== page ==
The Cooper Hewitt Museum was founded in 1896, and moved to its current location at the stunning 64-room Andrew Carnegie Mansion in 1970. Since then, the institution has asserted itself as one of the world’s premiere design museums with a collection of over 200,000 pieces that span 30 (yes, 30) centuries. Following a three-year, $89 million renovation completed in 2014, the museum (which is part of the Smithsonian Institution) reopened to great acclaim with an incredible variety of exciting, modern features. Fortunate residents of the Extell Development homes at The Kent will find themselves only steps from one of the best museums in the city. Read on to learn about five current exhibitions at the museum that explore the past, present, and future of design.
“The Road Ahead: Reimagining Mobility”
How about a bit of futurism? “The Road Ahead,” which runs through March 31, features 40 design projects that offer visions on how we might move around the globe in the years to come. Arup, Höweler + Yoon, IDEO, Toyota, and Waymo all contributed to the exhibition, which serves to show how design and innovation will impact our lives over the next several decades and beyond.
Running through Oct. 27, “Iridescence” is a mesmerizing exhibition of — you guessed it — iridescent objects from various periods of history. Housed in the incredible Teak Room, which is worth visiting regardless of what is inside of it, these swirling, pearlescent pieces are a wonder to behold.
“Scholten & Baijings: Lessons from the Studio”
This interactive exhibition, which runs through May 19, features creations from the acclaimed design studio Scholten & Baijings, accompanied by illuminating commentary from the designers themselves. Visitors can examine several of the pieces close up, and can explore how color is used in industrial design at two color stations.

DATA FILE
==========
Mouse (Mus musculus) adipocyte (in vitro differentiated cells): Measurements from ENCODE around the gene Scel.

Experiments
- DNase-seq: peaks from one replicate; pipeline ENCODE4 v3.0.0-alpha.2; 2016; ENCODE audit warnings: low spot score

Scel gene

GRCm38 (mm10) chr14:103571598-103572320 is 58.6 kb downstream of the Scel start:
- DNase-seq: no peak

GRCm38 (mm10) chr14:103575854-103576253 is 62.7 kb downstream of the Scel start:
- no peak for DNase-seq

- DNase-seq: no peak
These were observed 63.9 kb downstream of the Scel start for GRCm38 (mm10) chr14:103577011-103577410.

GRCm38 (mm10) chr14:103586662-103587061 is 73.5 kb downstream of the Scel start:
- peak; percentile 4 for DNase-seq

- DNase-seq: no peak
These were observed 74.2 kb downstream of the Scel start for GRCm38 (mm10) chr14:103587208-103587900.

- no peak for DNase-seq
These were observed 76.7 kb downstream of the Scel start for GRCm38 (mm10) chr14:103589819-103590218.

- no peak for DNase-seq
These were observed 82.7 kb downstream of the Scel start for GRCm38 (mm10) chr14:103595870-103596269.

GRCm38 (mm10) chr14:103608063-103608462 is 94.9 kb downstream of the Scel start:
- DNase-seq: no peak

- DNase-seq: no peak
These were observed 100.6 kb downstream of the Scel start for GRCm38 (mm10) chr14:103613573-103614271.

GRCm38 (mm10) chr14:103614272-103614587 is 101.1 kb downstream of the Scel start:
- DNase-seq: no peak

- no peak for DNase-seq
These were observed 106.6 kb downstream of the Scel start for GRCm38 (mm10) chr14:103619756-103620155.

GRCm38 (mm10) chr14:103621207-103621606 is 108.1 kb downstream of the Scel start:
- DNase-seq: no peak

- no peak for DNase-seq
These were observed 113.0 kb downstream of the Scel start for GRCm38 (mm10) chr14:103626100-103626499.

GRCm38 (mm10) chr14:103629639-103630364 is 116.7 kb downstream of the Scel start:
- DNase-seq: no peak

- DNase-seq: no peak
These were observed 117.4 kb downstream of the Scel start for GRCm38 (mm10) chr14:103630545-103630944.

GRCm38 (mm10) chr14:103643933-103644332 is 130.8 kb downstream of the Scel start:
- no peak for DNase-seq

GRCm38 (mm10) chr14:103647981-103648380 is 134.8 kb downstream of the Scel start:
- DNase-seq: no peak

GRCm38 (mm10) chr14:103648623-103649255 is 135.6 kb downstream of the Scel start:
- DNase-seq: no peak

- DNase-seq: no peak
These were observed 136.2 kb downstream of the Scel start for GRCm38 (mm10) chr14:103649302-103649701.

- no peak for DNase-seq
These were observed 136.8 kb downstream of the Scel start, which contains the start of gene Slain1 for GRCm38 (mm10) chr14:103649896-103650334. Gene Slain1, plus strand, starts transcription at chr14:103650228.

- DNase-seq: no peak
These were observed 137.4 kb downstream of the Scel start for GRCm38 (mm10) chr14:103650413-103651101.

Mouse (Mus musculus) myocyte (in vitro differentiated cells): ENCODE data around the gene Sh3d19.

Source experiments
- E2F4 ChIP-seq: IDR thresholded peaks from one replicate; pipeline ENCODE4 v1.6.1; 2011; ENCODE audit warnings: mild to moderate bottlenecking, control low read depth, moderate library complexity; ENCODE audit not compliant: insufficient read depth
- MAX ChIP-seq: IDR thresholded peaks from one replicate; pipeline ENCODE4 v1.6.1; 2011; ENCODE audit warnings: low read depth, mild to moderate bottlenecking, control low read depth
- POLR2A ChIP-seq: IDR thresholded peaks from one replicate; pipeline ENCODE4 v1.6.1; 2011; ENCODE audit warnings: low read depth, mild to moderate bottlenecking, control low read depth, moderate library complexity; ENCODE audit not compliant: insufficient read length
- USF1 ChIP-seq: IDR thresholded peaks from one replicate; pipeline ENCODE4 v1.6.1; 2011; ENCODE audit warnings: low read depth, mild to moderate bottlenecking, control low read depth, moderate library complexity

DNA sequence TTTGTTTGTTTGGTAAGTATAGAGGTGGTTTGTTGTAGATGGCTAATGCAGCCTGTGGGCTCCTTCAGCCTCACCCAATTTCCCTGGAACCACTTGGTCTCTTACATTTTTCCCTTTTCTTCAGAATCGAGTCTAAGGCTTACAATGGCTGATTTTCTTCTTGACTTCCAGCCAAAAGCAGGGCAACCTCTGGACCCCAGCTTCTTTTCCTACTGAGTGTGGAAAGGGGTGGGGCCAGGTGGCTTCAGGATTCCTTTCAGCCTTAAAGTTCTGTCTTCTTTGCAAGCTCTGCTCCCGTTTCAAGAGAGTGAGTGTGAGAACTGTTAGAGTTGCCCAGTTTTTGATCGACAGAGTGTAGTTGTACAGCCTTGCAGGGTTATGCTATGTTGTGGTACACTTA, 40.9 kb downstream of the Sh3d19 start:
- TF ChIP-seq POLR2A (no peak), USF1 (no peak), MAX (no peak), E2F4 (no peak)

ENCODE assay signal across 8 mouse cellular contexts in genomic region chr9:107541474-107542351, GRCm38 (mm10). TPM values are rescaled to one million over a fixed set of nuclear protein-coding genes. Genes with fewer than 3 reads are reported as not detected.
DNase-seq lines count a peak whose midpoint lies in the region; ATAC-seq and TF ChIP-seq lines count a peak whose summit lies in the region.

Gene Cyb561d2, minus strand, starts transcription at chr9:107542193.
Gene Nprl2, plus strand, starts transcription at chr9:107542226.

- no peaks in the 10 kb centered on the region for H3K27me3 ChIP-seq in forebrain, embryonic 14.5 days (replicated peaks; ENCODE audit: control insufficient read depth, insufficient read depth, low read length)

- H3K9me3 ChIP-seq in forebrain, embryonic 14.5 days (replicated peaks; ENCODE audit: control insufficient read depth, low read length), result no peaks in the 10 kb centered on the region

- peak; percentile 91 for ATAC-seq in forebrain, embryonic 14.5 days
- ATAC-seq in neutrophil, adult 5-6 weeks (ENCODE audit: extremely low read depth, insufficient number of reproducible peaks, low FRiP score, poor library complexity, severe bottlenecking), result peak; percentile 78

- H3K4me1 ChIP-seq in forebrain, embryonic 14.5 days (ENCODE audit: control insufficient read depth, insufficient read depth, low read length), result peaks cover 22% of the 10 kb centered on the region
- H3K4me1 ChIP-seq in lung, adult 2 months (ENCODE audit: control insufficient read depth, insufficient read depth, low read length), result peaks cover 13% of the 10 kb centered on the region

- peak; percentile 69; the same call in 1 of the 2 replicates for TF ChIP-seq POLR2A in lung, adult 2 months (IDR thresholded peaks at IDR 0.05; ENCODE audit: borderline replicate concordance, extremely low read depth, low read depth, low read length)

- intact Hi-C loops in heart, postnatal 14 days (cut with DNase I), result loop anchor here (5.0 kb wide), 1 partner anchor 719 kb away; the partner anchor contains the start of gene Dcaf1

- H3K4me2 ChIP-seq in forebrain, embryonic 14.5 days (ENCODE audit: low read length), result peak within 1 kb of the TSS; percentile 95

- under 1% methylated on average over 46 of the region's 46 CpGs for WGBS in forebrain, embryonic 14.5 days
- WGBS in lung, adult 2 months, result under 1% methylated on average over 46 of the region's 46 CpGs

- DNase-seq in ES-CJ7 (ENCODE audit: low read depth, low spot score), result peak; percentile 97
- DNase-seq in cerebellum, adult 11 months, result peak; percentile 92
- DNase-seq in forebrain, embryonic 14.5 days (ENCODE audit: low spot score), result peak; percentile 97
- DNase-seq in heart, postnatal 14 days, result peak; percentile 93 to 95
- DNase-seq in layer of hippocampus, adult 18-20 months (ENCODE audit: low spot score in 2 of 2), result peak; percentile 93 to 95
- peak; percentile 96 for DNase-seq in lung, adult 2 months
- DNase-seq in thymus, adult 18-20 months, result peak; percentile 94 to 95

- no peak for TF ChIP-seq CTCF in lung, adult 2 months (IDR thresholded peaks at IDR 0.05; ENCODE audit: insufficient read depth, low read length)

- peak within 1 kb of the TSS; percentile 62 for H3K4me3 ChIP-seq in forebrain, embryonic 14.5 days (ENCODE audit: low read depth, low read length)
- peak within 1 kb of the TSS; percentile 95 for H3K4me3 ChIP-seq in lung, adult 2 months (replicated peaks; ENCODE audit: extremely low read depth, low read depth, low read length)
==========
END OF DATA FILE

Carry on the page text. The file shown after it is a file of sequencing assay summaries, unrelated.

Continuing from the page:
You have never seen wallpaper like this before. In a wholly interactive space, visitors can access Cooper Hewitt’s collections of wallpaper designs and patterns and see what they look like when projected onto the walls of Margaret Carnegie’s old bedroom. In addition to exploring the wallpaper archive, you can design your own patterns, as well.
“Moustiers Ceramics: Gifts from the Eugene V. and Clare E. Thaw Collection”
As the story goes, and as the Cooper Hewitt explains it, “When King Louis XIV issued a series of edicts requiring French nobility to melt their silver table services to fund French war efforts (from 1689 to 1709), faience manufacturers were quick to provide ceramic services instead.” What resulted was an influx of delicately beautiful, unique, ceramic creations that grew wildly influential throughout the region and beyond. This exhibition, which runs through May 27, features nearly 60 creations from the period.
Image courtesy of © Cooper Hewitt